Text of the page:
The Giants have gone 19-29 the last three seasons. The Lions? They’ve had just two winning seasons since 1998. New York made head coaching change during the offseason while Detroit, coming off of a 7-9 campaign strongly considered it.
Now? Both teams are on the verge of making the playoffs, nightmares turned into new opportunities as they meet Sunday at MetLife Stadium. The Giants, with a win and some help would clinch a playoff spot for the first time since their Super Bowl season of 2011-12. The Lions? A victory plus a Packers loss gives them their first NFC North title since 1993.
Ben McAdoo, in his first season coaching the Giants could be a Coach of the Year candidate if they win the NFC East. As for the Lions’ Jim Caldwell? He’s right up there, too with a potential MVP candidate in quarterback Matthew Stafford.
Not bad for two teams whose odds to make the Super Bowl this season were no better than 18/1.
Series History: Lions lead series 22-20-1.
Detroit at New York
Kickoff: Sunday, Dec. 18 at 1 p.m. ET
TV Channel: FOX
Spread: Giants -4.5
Three Things to Watch
1. How will Matthew Stafford’s performance be affected by his finger injury?
Stafford, having the best season of his career with the Lions, will spend the rest of the year throwing with a glove after dislocating his middle finger on his throwing hand Sunday against the Bears. Stafford, whose finger was reportedly drooping at a 90-degree angle, was seen wearing a fingerless glove in practice this week but will need to adjust based on the loss of muscle this injury creates.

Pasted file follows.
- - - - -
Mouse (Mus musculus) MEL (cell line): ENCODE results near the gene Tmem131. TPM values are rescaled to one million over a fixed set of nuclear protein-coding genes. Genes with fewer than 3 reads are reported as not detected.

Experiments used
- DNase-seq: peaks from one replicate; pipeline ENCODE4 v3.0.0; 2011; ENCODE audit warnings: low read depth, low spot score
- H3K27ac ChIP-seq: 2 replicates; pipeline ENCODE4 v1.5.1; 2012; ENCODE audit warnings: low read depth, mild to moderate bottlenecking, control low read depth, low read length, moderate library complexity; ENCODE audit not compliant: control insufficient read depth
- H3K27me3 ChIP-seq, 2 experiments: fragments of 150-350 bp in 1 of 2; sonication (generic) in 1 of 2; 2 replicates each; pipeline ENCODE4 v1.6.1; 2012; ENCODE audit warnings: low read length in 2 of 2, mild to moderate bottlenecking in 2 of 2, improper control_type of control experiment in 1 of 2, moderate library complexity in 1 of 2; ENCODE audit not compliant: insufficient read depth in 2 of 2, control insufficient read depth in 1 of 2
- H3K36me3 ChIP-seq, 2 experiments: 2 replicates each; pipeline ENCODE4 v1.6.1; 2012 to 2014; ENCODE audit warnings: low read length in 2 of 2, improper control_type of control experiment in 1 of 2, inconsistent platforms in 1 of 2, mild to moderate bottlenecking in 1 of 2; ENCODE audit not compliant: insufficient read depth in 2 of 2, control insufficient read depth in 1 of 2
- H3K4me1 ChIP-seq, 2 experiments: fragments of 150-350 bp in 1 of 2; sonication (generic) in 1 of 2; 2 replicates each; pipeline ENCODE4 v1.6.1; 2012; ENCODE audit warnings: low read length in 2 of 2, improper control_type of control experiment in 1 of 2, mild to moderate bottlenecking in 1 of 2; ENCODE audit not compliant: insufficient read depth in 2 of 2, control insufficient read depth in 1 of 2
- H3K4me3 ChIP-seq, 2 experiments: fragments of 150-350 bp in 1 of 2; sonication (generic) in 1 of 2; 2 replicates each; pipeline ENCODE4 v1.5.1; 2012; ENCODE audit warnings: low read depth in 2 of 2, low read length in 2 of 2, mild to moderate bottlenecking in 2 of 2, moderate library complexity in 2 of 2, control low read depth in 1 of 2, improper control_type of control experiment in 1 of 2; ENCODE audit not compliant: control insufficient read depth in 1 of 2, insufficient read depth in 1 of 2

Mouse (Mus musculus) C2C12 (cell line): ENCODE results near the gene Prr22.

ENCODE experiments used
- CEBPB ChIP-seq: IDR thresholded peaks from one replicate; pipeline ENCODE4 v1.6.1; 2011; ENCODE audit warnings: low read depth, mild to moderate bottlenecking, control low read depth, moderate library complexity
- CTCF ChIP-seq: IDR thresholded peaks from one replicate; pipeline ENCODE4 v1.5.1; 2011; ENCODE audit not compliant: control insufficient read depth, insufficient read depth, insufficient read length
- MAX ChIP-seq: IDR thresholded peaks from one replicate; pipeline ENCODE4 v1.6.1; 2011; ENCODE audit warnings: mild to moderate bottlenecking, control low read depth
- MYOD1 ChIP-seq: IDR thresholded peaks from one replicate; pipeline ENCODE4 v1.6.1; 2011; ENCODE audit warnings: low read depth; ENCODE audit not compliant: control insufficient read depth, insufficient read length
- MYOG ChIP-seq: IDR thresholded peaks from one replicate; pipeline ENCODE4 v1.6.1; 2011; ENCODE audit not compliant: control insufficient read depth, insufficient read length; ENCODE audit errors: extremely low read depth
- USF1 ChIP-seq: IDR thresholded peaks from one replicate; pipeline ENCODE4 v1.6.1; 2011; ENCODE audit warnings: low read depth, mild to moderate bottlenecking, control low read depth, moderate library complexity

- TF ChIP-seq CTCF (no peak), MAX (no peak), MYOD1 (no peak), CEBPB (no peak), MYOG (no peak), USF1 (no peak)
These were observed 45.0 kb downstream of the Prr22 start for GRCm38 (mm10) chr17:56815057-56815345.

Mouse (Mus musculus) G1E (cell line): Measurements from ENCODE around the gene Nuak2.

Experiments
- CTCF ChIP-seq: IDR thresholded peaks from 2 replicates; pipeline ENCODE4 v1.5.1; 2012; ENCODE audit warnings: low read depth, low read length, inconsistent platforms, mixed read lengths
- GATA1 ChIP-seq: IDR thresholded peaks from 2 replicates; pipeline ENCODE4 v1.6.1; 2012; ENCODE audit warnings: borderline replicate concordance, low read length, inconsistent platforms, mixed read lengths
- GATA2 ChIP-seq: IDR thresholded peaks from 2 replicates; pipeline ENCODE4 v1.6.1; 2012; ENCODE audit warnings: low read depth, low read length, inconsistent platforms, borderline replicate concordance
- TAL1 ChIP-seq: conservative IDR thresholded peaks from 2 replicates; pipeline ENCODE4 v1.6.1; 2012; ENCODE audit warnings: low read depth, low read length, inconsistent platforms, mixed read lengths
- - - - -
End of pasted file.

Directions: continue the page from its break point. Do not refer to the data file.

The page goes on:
“Working on it,” Stafford said through the Lions’ official website when asked on his progress. “But whatever I do in the game will not just be a guess. It will be something I’ve worked on.”
Stafford, who has reportedly told the coaches to keep the same game plan as usual for this weekend, has kept that confidence up. However, his completion percentage dipped to 60 percent last weekend, his lowest since Week 2 and the two interceptions thrown tied a season high.
The gap between Stafford and backup Dan Orlovsky is steep, to the point you’d have to carry the MVP candidate off on a stretcher before he’d come out of the game. The Giants’ defense should consider itself lucky because it’s unlikely he’ll be 100 percent. For the Lions, they’re hoping more than ever for an early playoff clinch because that gives them the opportunity to potentially rest their best player down the stretch.
2. Will the Giants D keep it up?
Here’s the line for Dallas rookie quarterback Dak Prescott last week: a 45.9 completion percentage, two interceptions (double his season total) and just 165 passing yards. Landon Collins, the second-year safety out of Alabama, added a fumble recovery as the Giants made one of the best offenses in the NFL look completely inept.
Collins, whose five interceptions are second in the league, leads a defense who came out to the nation in its primetime performance last week. Only once in the last five games have the Giants allowed more than 20 points, keeping the team afloat during a few inconsistent games from the offense.